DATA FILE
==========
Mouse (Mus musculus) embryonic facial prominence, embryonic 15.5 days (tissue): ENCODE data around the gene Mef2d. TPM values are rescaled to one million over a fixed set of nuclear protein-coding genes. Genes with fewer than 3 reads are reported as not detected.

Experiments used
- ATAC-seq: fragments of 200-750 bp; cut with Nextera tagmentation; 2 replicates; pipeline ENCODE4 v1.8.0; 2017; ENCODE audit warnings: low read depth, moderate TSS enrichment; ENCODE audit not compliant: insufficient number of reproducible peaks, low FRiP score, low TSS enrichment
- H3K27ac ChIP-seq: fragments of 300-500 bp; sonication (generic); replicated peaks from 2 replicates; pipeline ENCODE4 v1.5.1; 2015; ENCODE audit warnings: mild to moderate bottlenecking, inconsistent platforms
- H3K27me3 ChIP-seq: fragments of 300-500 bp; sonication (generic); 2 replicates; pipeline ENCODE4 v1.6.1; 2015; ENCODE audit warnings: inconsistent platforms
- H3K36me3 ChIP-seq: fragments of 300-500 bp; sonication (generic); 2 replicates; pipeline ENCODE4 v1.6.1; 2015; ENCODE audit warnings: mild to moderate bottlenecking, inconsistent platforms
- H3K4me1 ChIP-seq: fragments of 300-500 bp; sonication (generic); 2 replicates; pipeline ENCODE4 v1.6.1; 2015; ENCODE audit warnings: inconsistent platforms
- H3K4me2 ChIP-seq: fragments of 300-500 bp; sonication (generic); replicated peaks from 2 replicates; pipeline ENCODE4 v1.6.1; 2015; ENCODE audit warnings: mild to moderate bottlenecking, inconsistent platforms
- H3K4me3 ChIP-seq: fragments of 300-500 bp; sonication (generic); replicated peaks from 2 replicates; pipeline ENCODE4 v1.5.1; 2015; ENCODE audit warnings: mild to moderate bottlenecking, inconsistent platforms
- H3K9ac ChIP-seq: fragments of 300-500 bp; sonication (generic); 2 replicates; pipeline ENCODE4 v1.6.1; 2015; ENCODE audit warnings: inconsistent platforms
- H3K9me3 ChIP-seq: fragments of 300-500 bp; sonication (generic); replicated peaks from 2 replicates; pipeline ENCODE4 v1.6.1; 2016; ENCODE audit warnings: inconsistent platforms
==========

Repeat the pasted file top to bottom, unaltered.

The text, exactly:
Mouse (Mus musculus) embryonic facial prominence, embryonic 15.5 days (tissue): ENCODE data around the gene Mef2d. TPM values are rescaled to one million over a fixed set of nuclear protein-coding genes. Genes with fewer than 3 reads are reported as not detected.

Experiments used
- ATAC-seq: fragments of 200-750 bp; cut with Nextera tagmentation; 2 replicates; pipeline ENCODE4 v1.8.0; 2017; ENCODE audit warnings: low read depth, moderate TSS enrichment; ENCODE audit not compliant: insufficient number of reproducible peaks, low FRiP score, low TSS enrichment
- H3K27ac ChIP-seq: fragments of 300-500 bp; sonication (generic); replicated peaks from 2 replicates; pipeline ENCODE4 v1.5.1; 2015; ENCODE audit warnings: mild to moderate bottlenecking, inconsistent platforms
- H3K27me3 ChIP-seq: fragments of 300-500 bp; sonication (generic); 2 replicates; pipeline ENCODE4 v1.6.1; 2015; ENCODE audit warnings: inconsistent platforms
- H3K36me3 ChIP-seq: fragments of 300-500 bp; sonication (generic); 2 replicates; pipeline ENCODE4 v1.6.1; 2015; ENCODE audit warnings: mild to moderate bottlenecking, inconsistent platforms
- H3K4me1 ChIP-seq: fragments of 300-500 bp; sonication (generic); 2 replicates; pipeline ENCODE4 v1.6.1; 2015; ENCODE audit warnings: inconsistent platforms
- H3K4me2 ChIP-seq: fragments of 300-500 bp; sonication (generic); replicated peaks from 2 replicates; pipeline ENCODE4 v1.6.1; 2015; ENCODE audit warnings: mild to moderate bottlenecking, inconsistent platforms
- H3K4me3 ChIP-seq: fragments of 300-500 bp; sonication (generic); replicated peaks from 2 replicates; pipeline ENCODE4 v1.5.1; 2015; ENCODE audit warnings: mild to moderate bottlenecking, inconsistent platforms
- H3K9ac ChIP-seq: fragments of 300-500 bp; sonication (generic); 2 replicates; pipeline ENCODE4 v1.6.1; 2015; ENCODE audit warnings: inconsistent platforms
- H3K9me3 ChIP-seq: fragments of 300-500 bp; sonication (generic); replicated peaks from 2 replicates; pipeline ENCODE4 v1.6.1; 2016; ENCODE audit warnings: inconsistent platforms